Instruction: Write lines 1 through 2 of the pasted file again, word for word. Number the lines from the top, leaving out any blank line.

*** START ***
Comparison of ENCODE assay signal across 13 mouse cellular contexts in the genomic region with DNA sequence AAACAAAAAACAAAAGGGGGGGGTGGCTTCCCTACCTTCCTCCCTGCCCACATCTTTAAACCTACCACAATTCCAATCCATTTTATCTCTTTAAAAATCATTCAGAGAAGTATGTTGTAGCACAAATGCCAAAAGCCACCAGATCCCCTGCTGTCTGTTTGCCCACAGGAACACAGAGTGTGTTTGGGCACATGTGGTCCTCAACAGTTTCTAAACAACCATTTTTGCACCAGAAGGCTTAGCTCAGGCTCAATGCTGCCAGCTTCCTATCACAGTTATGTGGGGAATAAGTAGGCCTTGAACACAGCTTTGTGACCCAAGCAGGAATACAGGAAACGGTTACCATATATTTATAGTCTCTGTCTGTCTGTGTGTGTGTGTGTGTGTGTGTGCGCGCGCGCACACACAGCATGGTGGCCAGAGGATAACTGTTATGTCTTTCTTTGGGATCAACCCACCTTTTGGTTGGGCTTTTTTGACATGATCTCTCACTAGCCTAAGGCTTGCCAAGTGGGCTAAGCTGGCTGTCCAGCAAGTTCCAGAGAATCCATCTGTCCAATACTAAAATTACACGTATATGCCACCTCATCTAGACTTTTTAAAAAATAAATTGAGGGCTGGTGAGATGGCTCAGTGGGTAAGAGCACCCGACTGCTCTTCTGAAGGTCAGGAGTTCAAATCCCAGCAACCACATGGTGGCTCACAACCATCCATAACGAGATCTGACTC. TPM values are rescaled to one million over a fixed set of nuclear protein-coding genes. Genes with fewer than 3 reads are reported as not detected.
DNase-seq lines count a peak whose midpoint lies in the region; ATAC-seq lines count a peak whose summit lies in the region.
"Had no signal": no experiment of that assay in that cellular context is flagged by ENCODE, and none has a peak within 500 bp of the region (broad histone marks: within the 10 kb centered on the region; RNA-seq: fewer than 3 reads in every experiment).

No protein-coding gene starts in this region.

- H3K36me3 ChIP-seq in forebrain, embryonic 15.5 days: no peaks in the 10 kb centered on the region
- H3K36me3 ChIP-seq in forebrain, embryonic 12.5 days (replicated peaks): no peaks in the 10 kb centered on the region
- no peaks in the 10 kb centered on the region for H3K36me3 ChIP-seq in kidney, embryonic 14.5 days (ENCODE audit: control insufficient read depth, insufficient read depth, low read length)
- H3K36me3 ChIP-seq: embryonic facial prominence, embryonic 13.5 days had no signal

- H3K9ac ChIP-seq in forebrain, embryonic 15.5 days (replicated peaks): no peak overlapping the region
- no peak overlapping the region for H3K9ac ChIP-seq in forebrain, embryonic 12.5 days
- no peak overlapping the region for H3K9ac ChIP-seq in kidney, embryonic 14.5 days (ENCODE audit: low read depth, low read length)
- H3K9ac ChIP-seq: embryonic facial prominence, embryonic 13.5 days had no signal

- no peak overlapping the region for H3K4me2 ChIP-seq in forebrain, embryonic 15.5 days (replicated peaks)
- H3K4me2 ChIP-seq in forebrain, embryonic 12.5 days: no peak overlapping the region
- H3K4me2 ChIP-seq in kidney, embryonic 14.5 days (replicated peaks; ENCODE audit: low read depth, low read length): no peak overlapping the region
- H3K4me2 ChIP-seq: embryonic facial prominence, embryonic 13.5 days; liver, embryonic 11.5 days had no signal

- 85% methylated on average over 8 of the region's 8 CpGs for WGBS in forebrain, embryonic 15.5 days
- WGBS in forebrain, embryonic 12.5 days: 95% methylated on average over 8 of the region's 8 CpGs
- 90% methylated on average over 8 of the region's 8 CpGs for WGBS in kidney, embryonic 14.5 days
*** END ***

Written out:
Comparison of ENCODE assay signal across 13 mouse cellular contexts in the genomic region with DNA sequence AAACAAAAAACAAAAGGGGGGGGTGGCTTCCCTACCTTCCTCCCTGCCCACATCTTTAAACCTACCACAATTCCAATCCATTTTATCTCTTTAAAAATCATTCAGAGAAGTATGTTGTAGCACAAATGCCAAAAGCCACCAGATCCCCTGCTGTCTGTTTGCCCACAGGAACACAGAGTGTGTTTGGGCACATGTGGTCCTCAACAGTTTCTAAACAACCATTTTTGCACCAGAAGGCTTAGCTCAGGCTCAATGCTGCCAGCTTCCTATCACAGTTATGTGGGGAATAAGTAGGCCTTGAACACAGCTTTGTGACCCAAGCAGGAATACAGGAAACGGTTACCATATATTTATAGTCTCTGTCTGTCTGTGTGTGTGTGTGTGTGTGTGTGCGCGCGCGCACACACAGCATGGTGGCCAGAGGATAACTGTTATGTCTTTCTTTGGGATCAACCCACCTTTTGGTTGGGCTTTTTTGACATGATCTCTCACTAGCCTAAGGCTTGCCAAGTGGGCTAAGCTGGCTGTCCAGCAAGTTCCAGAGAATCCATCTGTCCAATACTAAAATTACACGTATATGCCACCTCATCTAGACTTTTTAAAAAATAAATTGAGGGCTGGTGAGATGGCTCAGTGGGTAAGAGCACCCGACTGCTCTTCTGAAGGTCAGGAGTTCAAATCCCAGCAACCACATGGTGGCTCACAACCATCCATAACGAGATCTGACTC. TPM values are rescaled to one million over a fixed set of nuclear protein-coding genes. Genes with fewer than 3 reads are reported as not detected.
DNase-seq lines count a peak whose midpoint lies in the region; ATAC-seq lines count a peak whose summit lies in the region.